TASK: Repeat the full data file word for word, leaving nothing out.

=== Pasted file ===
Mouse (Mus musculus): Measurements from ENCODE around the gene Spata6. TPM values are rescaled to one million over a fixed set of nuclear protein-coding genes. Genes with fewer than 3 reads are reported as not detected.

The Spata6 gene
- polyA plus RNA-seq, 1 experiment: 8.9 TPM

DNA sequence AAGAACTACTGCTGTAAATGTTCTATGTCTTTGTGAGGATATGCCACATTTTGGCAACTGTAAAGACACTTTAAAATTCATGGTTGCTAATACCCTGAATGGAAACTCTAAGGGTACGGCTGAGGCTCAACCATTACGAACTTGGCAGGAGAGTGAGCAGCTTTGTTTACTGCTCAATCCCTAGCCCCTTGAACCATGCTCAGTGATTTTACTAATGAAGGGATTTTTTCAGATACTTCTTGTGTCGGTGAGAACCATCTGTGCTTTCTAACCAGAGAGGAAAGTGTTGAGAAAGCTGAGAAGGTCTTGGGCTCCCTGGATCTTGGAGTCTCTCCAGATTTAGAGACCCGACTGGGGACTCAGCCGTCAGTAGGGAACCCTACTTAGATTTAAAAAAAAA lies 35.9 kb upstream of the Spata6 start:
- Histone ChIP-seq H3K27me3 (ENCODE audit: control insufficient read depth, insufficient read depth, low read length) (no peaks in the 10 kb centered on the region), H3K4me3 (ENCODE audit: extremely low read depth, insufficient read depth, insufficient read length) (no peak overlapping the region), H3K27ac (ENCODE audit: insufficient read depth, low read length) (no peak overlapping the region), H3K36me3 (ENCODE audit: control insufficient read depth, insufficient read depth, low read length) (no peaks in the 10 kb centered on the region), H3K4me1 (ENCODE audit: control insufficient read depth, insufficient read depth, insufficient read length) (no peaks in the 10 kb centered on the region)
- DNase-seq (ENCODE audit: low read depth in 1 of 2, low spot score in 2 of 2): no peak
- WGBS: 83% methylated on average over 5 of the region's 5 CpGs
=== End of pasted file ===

Mouse (Mus musculus): Measurements from ENCODE around the gene Spata6. TPM values are rescaled to one million over a fixed set of nuclear protein-coding genes. Genes with fewer than 3 reads are reported as not detected.

The Spata6 gene
- polyA plus RNA-seq, 1 experiment: 8.9 TPM

DNA sequence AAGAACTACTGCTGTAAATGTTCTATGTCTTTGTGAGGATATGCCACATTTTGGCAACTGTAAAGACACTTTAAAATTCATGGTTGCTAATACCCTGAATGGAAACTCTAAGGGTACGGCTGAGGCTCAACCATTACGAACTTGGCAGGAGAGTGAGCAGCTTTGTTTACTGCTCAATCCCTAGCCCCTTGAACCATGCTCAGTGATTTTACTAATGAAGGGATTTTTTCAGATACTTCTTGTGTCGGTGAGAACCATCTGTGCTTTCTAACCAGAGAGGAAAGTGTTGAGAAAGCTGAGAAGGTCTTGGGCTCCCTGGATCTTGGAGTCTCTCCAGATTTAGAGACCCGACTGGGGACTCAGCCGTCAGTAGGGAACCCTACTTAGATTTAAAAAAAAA lies 35.9 kb upstream of the Spata6 start:
- Histone ChIP-seq H3K27me3 (ENCODE audit: control insufficient read depth, insufficient read depth, low read length) (no peaks in the 10 kb centered on the region), H3K4me3 (ENCODE audit: extremely low read depth, insufficient read depth, insufficient read length) (no peak overlapping the region), H3K27ac (ENCODE audit: insufficient read depth, low read length) (no peak overlapping the region), H3K36me3 (ENCODE audit: control insufficient read depth, insufficient read depth, low read length) (no peaks in the 10 kb centered on the region), H3K4me1 (ENCODE audit: control insufficient read depth, insufficient read depth, insufficient read length) (no peaks in the 10 kb centered on the region)
- DNase-seq (ENCODE audit: low read depth in 1 of 2, low spot score in 2 of 2): no peak
- WGBS: 83% methylated on average over 5 of the region's 5 CpGs